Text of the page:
Gordon Brown has caused controversy by saying that the British government will help Nigeria in West Africa to “tackle lawlessness” in the oil producing Niger Delta region.
Brown was due to meet Nigerian president Umaru Yar’Adua in London this week.
Oil production in the delta has been reduced by about a third as a series of armed rebel groups have diverted supplies, attacked installations and kidnapped officials.
Craig Murray, a former British diplomat in Nigeria, said, “The rebellion in the Niger Delta is not a mindless outbreak of anarchic violence that must be met with still more violence.
“It is caused by the grinding poverty and economic ruination of one of the most economically productive regions on earth, with the profits channelled to billionaires in Nigeria and to big oil.”
Oil extraction has meant poverty, hunger, disease and exploitation for those living in the delta. Villagers also face the effects of unrestrained environmental degradation.
Oil accounts for around 80 percent of Nigerian government income, and the government is wedded to the multinational oil industry.
Brown’s statement at the end of the G8 last week has already led to the end of a ceasefire with the rebel group Movement for the Emancipation of the Niger Delta (Mend).
It is hardly surprising that groups like Mend take up arms against the damage that the oil companies are doing, though in terms of challenging their power, strikes by oil workers are more effective.
A three-day strike by oil workers in September 2006 hurt the companies, though ironically it was over lack of protection for workers from attacks by armed groups.
Only last week the National Union of Petroleum and Gas Workers struck against the doubling of diesel prices.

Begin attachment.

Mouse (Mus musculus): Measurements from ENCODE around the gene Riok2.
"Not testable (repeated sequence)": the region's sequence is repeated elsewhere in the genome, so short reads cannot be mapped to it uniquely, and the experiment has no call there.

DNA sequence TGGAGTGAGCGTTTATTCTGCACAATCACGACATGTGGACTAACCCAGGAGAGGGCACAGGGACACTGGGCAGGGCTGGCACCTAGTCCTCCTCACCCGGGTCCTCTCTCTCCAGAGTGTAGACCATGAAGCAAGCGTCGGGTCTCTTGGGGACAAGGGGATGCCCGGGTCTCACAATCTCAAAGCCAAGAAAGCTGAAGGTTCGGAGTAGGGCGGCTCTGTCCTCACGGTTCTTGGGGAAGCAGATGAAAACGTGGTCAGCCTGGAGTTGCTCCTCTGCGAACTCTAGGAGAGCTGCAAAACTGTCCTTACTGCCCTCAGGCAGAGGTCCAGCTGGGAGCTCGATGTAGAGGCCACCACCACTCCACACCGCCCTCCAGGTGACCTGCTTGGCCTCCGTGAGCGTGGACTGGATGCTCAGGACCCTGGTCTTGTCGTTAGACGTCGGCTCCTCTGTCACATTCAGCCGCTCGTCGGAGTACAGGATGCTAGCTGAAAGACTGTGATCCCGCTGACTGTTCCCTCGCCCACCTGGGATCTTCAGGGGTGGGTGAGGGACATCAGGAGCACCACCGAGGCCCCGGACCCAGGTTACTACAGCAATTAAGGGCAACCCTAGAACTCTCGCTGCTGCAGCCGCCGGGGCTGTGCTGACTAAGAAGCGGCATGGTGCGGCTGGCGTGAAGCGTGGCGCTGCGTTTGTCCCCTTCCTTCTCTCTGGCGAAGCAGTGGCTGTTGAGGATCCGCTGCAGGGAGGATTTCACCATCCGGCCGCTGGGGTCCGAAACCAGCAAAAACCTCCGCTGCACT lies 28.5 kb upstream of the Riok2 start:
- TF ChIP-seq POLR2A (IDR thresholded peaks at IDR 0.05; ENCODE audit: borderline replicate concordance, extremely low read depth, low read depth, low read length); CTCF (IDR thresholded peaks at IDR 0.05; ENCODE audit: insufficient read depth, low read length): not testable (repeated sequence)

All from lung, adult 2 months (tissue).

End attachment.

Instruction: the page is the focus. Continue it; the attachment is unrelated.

The strike was called off this week, apparently to give the government time to respond to demands.
Local communities have resisted the incursion of the oil companies.
Brown’s statement should be seen in the light of imperial competition for African resources, specifically between the West and China.
Nigeria appealed directly for Chinese military aid in 2006, citing that the US was slow to support them in this area.
The person sent in by the United Nations to negotiate peace in the delta was forced to resign this week.
Opposition groups complained that Ibrahim Gambari was not neutral as he was known as a supporter of the oil multinationals.
Activists were particularly angry that he had referred to Ken Saro-Wiwa, the activist who was executed by the Nigerian government in 1995 for his opposition to the expansion of oil production, as a “common criminal”.
Teachers at Nigeria's state schools were still on all out strike for improved pay and conditions as Socialist Worker went to press.
Teachers' union members have begun to picket the country's private schools to try and get teachers in this sector to join the action – they tend to be on even worse conditions than those in the state sector.
The Nigeria Labour Congress is threatening to bring more workers out on strike in support of the teachers.